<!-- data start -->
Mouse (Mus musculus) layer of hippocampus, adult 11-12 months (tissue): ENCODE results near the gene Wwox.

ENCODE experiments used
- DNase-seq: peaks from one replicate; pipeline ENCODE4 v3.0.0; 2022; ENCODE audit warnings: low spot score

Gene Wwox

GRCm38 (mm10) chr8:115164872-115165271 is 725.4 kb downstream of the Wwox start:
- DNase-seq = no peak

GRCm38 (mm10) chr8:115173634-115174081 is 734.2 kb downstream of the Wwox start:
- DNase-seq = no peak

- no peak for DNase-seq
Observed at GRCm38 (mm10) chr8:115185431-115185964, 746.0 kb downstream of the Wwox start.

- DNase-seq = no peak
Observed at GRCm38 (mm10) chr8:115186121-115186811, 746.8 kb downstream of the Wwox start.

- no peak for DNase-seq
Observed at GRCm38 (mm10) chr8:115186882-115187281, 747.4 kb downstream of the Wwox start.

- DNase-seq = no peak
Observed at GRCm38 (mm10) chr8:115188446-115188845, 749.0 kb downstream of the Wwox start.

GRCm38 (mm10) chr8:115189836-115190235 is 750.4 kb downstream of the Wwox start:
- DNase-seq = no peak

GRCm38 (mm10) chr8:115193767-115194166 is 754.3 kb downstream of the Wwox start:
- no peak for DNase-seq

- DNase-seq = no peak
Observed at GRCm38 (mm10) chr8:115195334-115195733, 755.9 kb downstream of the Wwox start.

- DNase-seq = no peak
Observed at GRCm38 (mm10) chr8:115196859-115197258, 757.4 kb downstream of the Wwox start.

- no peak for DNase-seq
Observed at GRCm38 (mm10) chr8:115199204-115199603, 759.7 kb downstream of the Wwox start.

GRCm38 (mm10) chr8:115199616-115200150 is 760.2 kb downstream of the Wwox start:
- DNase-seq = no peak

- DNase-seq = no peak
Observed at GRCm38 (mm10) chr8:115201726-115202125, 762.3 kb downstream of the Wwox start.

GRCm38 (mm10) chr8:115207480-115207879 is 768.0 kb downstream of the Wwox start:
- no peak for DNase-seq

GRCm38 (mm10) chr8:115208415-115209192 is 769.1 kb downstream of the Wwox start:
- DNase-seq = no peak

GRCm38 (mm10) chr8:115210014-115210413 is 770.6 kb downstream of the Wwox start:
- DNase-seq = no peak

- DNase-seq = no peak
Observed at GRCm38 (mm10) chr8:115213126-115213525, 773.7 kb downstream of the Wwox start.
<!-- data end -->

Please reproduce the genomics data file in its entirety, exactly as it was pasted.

Mouse (Mus musculus) layer of hippocampus, adult 11-12 months (tissue): ENCODE results near the gene Wwox.

ENCODE experiments used
- DNase-seq: peaks from one replicate; pipeline ENCODE4 v3.0.0; 2022; ENCODE audit warnings: low spot score

Gene Wwox

GRCm38 (mm10) chr8:115164872-115165271 is 725.4 kb downstream of the Wwox start:
- DNase-seq = no peak

GRCm38 (mm10) chr8:115173634-115174081 is 734.2 kb downstream of the Wwox start:
- DNase-seq = no peak

- no peak for DNase-seq
Observed at GRCm38 (mm10) chr8:115185431-115185964, 746.0 kb downstream of the Wwox start.

- DNase-seq = no peak
Observed at GRCm38 (mm10) chr8:115186121-115186811, 746.8 kb downstream of the Wwox start.

- no peak for DNase-seq
Observed at GRCm38 (mm10) chr8:115186882-115187281, 747.4 kb downstream of the Wwox start.

- DNase-seq = no peak
Observed at GRCm38 (mm10) chr8:115188446-115188845, 749.0 kb downstream of the Wwox start.

GRCm38 (mm10) chr8:115189836-115190235 is 750.4 kb downstream of the Wwox start:
- DNase-seq = no peak

GRCm38 (mm10) chr8:115193767-115194166 is 754.3 kb downstream of the Wwox start:
- no peak for DNase-seq

- DNase-seq = no peak
Observed at GRCm38 (mm10) chr8:115195334-115195733, 755.9 kb downstream of the Wwox start.

- DNase-seq = no peak
Observed at GRCm38 (mm10) chr8:115196859-115197258, 757.4 kb downstream of the Wwox start.

- no peak for DNase-seq
Observed at GRCm38 (mm10) chr8:115199204-115199603, 759.7 kb downstream of the Wwox start.

GRCm38 (mm10) chr8:115199616-115200150 is 760.2 kb downstream of the Wwox start:
- DNase-seq = no peak

- DNase-seq = no peak
Observed at GRCm38 (mm10) chr8:115201726-115202125, 762.3 kb downstream of the Wwox start.

GRCm38 (mm10) chr8:115207480-115207879 is 768.0 kb downstream of the Wwox start:
- no peak for DNase-seq

GRCm38 (mm10) chr8:115208415-115209192 is 769.1 kb downstream of the Wwox start:
- DNase-seq = no peak

GRCm38 (mm10) chr8:115210014-115210413 is 770.6 kb downstream of the Wwox start:
- DNase-seq = no peak

- DNase-seq = no peak
Observed at GRCm38 (mm10) chr8:115213126-115213525, 773.7 kb downstream of the Wwox start.